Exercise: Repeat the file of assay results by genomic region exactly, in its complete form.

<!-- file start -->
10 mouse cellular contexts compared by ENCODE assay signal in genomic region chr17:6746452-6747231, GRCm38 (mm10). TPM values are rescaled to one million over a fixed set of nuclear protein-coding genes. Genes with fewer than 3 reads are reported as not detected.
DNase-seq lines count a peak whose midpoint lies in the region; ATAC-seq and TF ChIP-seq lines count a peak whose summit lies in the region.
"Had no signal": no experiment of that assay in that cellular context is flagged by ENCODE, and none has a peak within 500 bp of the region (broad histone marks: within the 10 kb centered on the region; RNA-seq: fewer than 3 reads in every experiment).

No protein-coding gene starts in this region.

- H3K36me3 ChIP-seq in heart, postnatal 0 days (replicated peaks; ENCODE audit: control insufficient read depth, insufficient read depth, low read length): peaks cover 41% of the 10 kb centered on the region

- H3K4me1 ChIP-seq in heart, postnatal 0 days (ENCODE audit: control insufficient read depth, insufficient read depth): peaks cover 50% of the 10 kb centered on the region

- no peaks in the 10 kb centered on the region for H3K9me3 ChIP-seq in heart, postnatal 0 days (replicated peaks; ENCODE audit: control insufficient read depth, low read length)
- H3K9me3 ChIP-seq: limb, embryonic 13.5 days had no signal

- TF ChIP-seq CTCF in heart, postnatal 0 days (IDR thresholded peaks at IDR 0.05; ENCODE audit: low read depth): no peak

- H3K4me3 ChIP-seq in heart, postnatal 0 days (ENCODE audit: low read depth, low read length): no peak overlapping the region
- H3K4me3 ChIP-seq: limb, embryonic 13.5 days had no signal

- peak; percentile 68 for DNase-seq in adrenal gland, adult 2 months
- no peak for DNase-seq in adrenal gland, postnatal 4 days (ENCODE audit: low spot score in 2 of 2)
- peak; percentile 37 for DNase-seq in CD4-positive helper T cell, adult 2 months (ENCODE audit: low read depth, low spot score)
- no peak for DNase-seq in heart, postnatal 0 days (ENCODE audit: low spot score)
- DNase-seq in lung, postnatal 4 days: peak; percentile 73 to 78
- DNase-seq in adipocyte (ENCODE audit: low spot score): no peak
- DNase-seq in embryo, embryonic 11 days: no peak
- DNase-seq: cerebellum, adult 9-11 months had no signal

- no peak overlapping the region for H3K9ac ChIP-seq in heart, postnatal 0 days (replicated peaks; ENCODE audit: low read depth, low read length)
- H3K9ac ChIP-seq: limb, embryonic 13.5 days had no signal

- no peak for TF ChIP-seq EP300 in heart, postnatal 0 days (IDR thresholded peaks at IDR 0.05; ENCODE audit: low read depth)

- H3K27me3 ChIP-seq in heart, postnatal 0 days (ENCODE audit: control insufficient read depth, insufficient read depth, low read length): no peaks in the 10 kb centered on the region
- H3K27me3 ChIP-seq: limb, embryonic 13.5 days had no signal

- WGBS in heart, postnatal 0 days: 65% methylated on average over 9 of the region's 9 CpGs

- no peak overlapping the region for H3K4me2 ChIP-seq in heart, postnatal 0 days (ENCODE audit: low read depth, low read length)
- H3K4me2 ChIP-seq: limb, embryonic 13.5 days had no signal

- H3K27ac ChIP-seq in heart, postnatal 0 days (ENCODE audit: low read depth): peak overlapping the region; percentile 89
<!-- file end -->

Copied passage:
10 mouse cellular contexts compared by ENCODE assay signal in genomic region chr17:6746452-6747231, GRCm38 (mm10). TPM values are rescaled to one million over a fixed set of nuclear protein-coding genes. Genes with fewer than 3 reads are reported as not detected.
DNase-seq lines count a peak whose midpoint lies in the region; ATAC-seq and TF ChIP-seq lines count a peak whose summit lies in the region.
"Had no signal": no experiment of that assay in that cellular context is flagged by ENCODE, and none has a peak within 500 bp of the region (broad histone marks: within the 10 kb centered on the region; RNA-seq: fewer than 3 reads in every experiment).

No protein-coding gene starts in this region.

- H3K36me3 ChIP-seq in heart, postnatal 0 days (replicated peaks; ENCODE audit: control insufficient read depth, insufficient read depth, low read length): peaks cover 41% of the 10 kb centered on the region

- H3K4me1 ChIP-seq in heart, postnatal 0 days (ENCODE audit: control insufficient read depth, insufficient read depth): peaks cover 50% of the 10 kb centered on the region

- no peaks in the 10 kb centered on the region for H3K9me3 ChIP-seq in heart, postnatal 0 days (replicated peaks; ENCODE audit: control insufficient read depth, low read length)
- H3K9me3 ChIP-seq: limb, embryonic 13.5 days had no signal

- TF ChIP-seq CTCF in heart, postnatal 0 days (IDR thresholded peaks at IDR 0.05; ENCODE audit: low read depth): no peak

- H3K4me3 ChIP-seq in heart, postnatal 0 days (ENCODE audit: low read depth, low read length): no peak overlapping the region
- H3K4me3 ChIP-seq: limb, embryonic 13.5 days had no signal

- peak; percentile 68 for DNase-seq in adrenal gland, adult 2 months
- no peak for DNase-seq in adrenal gland, postnatal 4 days (ENCODE audit: low spot score in 2 of 2)
- peak; percentile 37 for DNase-seq in CD4-positive helper T cell, adult 2 months (ENCODE audit: low read depth, low spot score)
- no peak for DNase-seq in heart, postnatal 0 days (ENCODE audit: low spot score)
- DNase-seq in lung, postnatal 4 days: peak; percentile 73 to 78
- DNase-seq in adipocyte (ENCODE audit: low spot score): no peak
- DNase-seq in embryo, embryonic 11 days: no peak
- DNase-seq: cerebellum, adult 9-11 months had no signal

- no peak overlapping the region for H3K9ac ChIP-seq in heart, postnatal 0 days (replicated peaks; ENCODE audit: low read depth, low read length)
- H3K9ac ChIP-seq: limb, embryonic 13.5 days had no signal

- no peak for TF ChIP-seq EP300 in heart, postnatal 0 days (IDR thresholded peaks at IDR 0.05; ENCODE audit: low read depth)

- H3K27me3 ChIP-seq in heart, postnatal 0 days (ENCODE audit: control insufficient read depth, insufficient read depth, low read length): no peaks in the 10 kb centered on the region
- H3K27me3 ChIP-seq: limb, embryonic 13.5 days had no signal

- WGBS in heart, postnatal 0 days: 65% methylated on average over 9 of the region's 9 CpGs

- no peak overlapping the region for H3K4me2 ChIP-seq in heart, postnatal 0 days (ENCODE audit: low read depth, low read length)
- H3K4me2 ChIP-seq: limb, embryonic 13.5 days had no signal

- H3K27ac ChIP-seq in heart, postnatal 0 days (ENCODE audit: low read depth): peak overlapping the region; percentile 89